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Research Abstracts - 2006
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SVM Learning of IP Address Structure for Latency Prediction

Robert Beverly & Karen Sollins

IP Address Structure as a Basis for Learning

The hierarchical structure of the Internet and address allocation policies [1] provide locality to IP addresses. Is it possible for agents to exploit the IP address structure in order to predict network properties? In this research, we cast the problem of predicting round-trip network latency to an IP destination as an application of machine learning.

IP addresses must be globally unique and are therefore assigned by regional registries governed by a central body, the Internet Assigned Numbers Authority (IANA). Wherever possible, addresses are delegated in a semi-organized and hierarchical fashion with the intention that networks, organizations and geographic regions receive contiguous blocks of IP address space. Contiguous allocations permit aggregation of routing announcements, preserving router memory and BGP convergence time. While the IP address space maintains hierarchy and structure, it has evolved organically over time. As a result it is discontinuous, variable and fragmented as evidenced by the approximately 250,000 BGP entries in the global routing table.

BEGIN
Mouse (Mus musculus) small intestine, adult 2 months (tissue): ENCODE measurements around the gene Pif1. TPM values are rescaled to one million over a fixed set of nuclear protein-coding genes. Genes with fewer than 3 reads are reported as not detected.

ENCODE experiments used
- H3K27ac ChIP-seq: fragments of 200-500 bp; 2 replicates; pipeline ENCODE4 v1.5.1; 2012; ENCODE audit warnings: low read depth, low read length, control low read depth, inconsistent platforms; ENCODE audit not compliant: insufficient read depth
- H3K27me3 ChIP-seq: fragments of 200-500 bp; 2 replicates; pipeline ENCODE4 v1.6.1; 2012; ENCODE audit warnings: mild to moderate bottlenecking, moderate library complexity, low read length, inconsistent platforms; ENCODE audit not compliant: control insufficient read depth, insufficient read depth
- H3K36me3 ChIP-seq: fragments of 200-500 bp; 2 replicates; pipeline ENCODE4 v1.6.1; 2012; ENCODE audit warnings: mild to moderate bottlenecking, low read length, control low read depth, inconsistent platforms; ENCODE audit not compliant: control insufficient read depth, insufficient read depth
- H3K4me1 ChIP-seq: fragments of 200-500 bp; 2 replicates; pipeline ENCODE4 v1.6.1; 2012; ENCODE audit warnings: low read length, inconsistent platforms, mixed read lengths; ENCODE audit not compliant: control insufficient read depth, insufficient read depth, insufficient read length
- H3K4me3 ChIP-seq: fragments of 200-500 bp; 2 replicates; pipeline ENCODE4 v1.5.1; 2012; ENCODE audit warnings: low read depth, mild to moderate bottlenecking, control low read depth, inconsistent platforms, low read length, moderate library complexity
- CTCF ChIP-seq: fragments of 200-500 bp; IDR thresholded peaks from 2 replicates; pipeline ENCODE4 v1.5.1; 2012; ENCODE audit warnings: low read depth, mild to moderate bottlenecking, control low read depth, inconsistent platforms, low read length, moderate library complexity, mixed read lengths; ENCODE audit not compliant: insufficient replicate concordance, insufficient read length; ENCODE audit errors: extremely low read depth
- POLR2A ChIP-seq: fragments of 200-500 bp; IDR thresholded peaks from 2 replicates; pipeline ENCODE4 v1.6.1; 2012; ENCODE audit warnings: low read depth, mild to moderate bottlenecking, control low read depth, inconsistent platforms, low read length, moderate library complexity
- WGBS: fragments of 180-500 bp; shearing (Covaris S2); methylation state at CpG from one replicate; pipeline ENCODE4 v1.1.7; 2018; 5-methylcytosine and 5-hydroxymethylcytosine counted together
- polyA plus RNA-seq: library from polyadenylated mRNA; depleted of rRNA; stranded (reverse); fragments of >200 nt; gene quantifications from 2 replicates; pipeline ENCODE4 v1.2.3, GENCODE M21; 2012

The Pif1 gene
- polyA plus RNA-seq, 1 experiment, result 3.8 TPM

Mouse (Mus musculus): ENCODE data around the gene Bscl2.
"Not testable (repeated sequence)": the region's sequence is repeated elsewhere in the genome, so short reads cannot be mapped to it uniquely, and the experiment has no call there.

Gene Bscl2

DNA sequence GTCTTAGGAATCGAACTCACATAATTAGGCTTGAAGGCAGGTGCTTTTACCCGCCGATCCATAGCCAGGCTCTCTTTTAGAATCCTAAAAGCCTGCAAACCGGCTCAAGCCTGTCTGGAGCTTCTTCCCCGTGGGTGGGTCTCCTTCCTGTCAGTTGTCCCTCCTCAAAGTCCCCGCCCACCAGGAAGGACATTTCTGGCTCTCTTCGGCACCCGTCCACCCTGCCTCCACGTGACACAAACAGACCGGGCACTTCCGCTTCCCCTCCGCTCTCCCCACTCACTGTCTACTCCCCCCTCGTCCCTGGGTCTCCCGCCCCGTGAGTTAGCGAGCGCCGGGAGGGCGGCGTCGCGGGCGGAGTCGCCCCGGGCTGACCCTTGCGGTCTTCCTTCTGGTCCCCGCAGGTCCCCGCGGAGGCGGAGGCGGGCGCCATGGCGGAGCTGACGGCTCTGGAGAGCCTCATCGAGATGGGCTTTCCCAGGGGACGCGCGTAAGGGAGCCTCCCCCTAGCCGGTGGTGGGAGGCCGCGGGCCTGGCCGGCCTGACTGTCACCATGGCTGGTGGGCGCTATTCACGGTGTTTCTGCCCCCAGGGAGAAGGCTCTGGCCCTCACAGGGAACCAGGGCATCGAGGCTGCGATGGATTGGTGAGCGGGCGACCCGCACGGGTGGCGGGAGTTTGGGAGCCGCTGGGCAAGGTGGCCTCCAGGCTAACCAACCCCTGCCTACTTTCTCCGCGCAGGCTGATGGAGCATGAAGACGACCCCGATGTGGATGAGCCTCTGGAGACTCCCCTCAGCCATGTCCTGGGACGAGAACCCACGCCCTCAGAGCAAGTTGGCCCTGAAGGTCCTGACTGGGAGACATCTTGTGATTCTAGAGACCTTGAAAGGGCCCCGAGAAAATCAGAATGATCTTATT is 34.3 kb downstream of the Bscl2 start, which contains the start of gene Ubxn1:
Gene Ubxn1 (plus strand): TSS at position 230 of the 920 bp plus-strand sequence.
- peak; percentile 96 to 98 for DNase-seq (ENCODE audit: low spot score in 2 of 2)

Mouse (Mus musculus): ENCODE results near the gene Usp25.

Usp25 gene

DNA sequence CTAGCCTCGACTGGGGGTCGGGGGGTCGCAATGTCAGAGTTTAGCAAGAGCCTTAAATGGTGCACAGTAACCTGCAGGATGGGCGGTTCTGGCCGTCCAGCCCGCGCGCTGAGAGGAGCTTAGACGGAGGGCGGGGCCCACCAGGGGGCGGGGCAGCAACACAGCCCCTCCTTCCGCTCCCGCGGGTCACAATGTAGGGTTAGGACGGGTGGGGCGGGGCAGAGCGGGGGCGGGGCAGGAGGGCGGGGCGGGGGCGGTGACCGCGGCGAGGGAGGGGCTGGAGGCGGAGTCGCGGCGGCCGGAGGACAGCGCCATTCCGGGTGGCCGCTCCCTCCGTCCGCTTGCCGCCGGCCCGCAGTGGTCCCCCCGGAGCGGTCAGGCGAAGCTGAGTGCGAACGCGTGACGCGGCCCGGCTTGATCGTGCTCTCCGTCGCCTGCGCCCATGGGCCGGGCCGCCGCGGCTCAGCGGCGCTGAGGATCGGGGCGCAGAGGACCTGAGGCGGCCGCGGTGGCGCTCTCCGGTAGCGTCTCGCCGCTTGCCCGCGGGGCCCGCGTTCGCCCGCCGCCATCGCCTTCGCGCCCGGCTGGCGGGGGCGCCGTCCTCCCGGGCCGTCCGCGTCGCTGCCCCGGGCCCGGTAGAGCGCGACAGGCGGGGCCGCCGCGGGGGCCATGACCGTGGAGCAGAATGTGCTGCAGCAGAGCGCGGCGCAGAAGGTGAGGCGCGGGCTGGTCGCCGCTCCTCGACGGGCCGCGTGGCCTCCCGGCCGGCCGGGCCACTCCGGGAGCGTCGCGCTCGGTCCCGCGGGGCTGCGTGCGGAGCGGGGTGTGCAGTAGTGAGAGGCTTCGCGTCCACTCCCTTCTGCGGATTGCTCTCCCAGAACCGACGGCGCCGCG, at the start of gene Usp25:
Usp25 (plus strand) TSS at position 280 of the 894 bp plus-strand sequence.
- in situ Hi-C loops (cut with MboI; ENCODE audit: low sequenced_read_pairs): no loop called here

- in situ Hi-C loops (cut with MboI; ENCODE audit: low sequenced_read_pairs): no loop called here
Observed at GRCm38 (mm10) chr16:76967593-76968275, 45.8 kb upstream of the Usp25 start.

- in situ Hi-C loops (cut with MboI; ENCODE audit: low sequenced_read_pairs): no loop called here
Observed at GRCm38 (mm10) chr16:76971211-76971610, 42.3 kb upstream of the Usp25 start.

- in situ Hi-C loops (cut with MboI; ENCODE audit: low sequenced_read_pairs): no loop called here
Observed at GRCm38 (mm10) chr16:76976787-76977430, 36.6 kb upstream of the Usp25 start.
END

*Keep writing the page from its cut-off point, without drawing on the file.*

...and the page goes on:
A central question first explored in [2] is where in the network, if at all, intelligence should be placed. In this work, we consider end-nodes as intelligent participants in the network, through learning, prediction and classification. This research has the potential to equip a variety of network architectures with intelligence including service selection, user-directed routing, resource scheduling and network measurement. Our preliminary results reveal:

  • A mean latency prediction error of 25ms on a live Internet data set, using only 20% of our data samples for training, with SVM regression algorithms.
  • An analysis of the information content of IP addresses showing that the first eight bits provide surprisingly strong discriminative power.

We hypothesize that agents can exploit the Internet's inherent IP address locality to their advantage. An agent in the network can be any device that is attempting to make decisions based upon previous interactions with the network. An initial experiment we preform is agent prediction of round-trip network latency to random destinations.

The implication of the semi-structured IP address space on learning latency is that while we may expect all machines in a particular subnetwork to be within a tight bound, there may be a another subnetwork with an identical bound that is not numerically adjacent in the IP space. For example, assume that from Alice's perspective the latency to both Bob and Charlie is 10ms, however they reside on different, numerically distant, networks. Further, Dean may have an IP address numerically between Bob and Charlie, yet Alice's latency to Dean is 200ms. Because of this discontinuity, we turn to kernel functions to transform the input IP space into a higher dimensional feature space where a separating hyper-plane may exist.